Kidneys failing to receive Qi

At a glance

Key attributes

Chinese name: 肾不纳气      Pinyin name: Shèn Bù Nà Qì

Pattern nature: Empty

Causes

Precursor patterns: Kidney Yang Deficiency Lung Qi Deficiency

Common causes: 1. Excessive physical work, 2. Chronic illness, 3. Poor hereditary constitution

Diagnosis

Common symptoms: Asthma Tinnitus Thin body Dizziness Cold limbs and ten other symptoms

Pulse type(s): Deep (Chen), Tight (Jin), Weak (Ruo)

Tongue description: Pale

Treatment

Treatment principle: Tonify and warm the Kidneys, stimulate the Kidney’s receiving of Qi, stimulate the descending of Lung-Qi.

Common formulas: You Gui Wan Su Zi Jiang Qi Tang

Pathology

This pattern results from a dysfunction of the Kidneys' capacity to receive and hold Qi down. The Kidneys' role in the cycle of Qi is to receive Clean Air from the Lungs and holding it down so it combines with Grain Qi from the Spleen to form Gathering Qi.

When the Kidneys cannot receive and hold Qi down, it stays in the Lungs, resulting in symptoms such as difficulty in breathing, especially on exertion as well as spontaneous sweating. Kidneys control inhalation from the Lungs, so when there is asthma it is characterized by difficulty in inhalation more than exhalation (the Lungs control exhalation).

It is an Excess type of pattern in the upper body and a type of Kidney Yang Deficiency below.

It therefore has classic symptoms of the latter such as the abundant and clear urination, which tend to happen during asthma attacks.

When Kidney Yang is Deficient, all the Yang energies of the body are deficient, including Defensive Qi, hence the sweating and cold limbs.

Since the Kidneys "rule Water", the Deficiency means that it cannot transform Body Fluids which gives rise to edema. It tends to be localized in the face because of the Lung involvement.

This pattern only appears in long-term chronic conditions, hence the general lassitude, thin body and mental exhaustion.

Causes

Precursor patterns: Kidneys failing to receive Qi can derive from Kidney Yang Deficiency Lung Qi Deficiency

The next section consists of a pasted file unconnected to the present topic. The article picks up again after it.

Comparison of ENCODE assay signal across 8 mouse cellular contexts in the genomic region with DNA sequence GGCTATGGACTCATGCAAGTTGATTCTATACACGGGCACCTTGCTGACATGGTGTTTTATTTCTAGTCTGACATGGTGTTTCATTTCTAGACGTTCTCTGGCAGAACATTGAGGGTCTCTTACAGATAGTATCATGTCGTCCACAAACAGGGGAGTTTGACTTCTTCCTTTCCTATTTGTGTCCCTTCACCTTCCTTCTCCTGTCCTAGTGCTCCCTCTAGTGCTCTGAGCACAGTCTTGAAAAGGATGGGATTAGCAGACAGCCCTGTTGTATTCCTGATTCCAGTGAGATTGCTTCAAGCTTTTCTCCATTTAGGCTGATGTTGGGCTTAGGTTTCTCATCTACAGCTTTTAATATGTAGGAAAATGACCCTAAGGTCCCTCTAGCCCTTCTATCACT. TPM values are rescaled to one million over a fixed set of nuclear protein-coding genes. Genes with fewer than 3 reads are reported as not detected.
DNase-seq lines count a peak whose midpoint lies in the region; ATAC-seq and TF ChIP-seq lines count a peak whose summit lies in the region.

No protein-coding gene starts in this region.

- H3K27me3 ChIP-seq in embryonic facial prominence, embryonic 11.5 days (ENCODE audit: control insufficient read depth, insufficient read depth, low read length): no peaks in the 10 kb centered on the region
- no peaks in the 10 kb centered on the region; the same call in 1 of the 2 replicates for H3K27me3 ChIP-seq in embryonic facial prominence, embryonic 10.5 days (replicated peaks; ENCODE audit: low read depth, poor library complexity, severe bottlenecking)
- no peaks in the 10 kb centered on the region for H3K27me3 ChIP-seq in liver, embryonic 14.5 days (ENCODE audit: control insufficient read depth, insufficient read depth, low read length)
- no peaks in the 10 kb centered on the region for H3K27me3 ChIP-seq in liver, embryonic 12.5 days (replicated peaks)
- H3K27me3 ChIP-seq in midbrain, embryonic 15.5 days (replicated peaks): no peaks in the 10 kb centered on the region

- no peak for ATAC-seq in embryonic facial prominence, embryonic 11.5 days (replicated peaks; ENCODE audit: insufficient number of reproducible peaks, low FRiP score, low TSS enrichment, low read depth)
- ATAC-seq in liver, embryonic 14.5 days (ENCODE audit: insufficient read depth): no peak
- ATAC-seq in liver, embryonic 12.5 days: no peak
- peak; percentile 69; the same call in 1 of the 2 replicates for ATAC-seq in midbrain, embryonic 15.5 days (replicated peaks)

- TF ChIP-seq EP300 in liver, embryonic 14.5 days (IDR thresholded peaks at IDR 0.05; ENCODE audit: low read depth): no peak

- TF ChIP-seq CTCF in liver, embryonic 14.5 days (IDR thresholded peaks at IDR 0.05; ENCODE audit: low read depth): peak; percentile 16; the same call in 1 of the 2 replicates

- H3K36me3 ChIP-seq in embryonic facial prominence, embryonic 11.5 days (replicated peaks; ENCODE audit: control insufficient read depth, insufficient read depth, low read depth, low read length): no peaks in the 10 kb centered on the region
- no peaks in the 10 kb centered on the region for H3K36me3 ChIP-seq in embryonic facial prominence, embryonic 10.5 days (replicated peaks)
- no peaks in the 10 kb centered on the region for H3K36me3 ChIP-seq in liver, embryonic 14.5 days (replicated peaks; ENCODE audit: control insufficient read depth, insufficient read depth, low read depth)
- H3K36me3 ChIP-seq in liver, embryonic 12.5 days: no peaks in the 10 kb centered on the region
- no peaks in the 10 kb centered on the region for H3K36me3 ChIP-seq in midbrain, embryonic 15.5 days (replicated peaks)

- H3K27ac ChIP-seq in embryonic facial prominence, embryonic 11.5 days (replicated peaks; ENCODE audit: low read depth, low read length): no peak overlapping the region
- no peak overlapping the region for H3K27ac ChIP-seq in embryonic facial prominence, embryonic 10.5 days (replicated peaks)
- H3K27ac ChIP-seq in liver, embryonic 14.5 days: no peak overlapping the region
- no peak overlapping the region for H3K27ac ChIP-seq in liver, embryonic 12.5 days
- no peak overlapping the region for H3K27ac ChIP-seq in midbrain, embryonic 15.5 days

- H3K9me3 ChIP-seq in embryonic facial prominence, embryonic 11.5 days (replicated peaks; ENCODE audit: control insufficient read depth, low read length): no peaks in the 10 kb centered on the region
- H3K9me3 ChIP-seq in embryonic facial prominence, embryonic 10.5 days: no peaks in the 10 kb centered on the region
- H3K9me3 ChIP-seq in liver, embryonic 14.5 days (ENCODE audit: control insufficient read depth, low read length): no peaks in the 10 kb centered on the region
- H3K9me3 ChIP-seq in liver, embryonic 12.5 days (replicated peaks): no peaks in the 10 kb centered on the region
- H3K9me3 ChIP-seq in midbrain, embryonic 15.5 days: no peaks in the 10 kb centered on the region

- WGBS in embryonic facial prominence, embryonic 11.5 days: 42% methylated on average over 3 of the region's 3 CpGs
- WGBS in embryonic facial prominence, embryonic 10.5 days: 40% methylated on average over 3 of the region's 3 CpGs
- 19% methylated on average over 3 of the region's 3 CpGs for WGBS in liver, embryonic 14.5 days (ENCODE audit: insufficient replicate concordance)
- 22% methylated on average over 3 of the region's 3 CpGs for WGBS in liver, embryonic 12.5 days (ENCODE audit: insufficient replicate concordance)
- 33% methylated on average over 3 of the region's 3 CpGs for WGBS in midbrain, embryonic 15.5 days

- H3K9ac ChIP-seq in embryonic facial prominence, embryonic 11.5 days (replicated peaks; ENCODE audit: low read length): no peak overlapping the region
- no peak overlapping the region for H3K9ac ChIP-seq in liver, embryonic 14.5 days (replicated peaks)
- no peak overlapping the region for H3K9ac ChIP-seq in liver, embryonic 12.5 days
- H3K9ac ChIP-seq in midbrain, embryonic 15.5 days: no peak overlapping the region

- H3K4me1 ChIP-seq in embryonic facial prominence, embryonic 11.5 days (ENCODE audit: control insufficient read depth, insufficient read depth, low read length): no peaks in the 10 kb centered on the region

Excessive physical work: Excessive physical work or exercise - especially lifting things - weakens the Kidneys

Chronic illness: A chronic illness will always eventually affect the Kidneys and may cause this pattern, especially if reaches the Kidneys by way of the Lungs.

Poor hereditary constitution: Because they're the source of Essence, the Kidneys are particularly affected by hereditary weakness. It is more of a predisposing factor to the development of this pattern than a cause.

Diagnosing Kidneys failing to receive Qi

Pulse type(s): Deep (Chen), tight (Jin) or weak (Ruo)

Tongue description: Pale

Main symptoms: Asthma Tinnitus Thin body Dizziness Cold limbs Weak breath Rapid breath Listlessness Chronic cough Lower back pain Clear urination Spontaneous sweating Swelling of the face Difficulty in inhaling Shortness of breath on exertion

Diagnosis commentary: Shortness of breath on exertion, lower back pain and clear urination are enough in and of themselves to diagnose Kidneys failing to receive Qi

Treating Kidneys failing to receive Qi

Treatment principle

Tonify and warm the Kidneys, stimulate the Kidney’s receiving of Qi, stimulate the descending of Lung-Qi.

Herbal formulas used to treat Kidneys failing to receive Qi

You Gui Wan

Source date: 1624 AD

Number of ingredients: 10 herbs

Key actions: Warms and tonifies Kidney Yang. Replenishes the Essence. Tonifies the Blood.

Formula summary

You Gui Wan is a 10-ingredient Chinese Medicine formula. Invented in 1624 AD, it belongs to the category of formulas that warm Yang and tonify.

Besides Kidneys failing to receive Qi, You Gui Wan is also used to treat Kidney Qi not Firm or Yang Deficiency or Empty Yang.

Read more about You Gui Wan

Su Zi Jiang Qi Tang

Source date: 650 AD

Number of ingredients: 8 herbs

Key actions: Directs rebellious Qi downward. Arrests wheezing. Stops coughing. Warms and transforms Phlegm-Cold.

Formula summary

Su Zi Jiang Qi Tang is a 8-ingredient Chinese Medicine formula. Invented in 650 AD, it belongs to the category of formulas for a rebellious Qi.

Besides Kidneys failing to receive Qi, Su Zi Jiang Qi Tang is also used to treat Rebellious Qi or Rebellious Lung Qi.

Read more about Su Zi Jiang Qi Tang

Diet recommendations

Eat a balanced diet made of cooked foods (not raw) and those with a warm nature such as whole grains, or meat. Avoid any intake of cold and raw foods and drinks as well as caffeinated foods and drinks, sugar, and alcohol.

Avoid excessive sexual activity and exposure to cold, especially over the lower abdomen and back.

Get plenty of physical exercise as appropriate for your body's capability.

Consequence patterns

Phlegm

Kidneys failing to receive Qi can lead to the formation of Phlegm (which would worsen the symptom of breathlessness)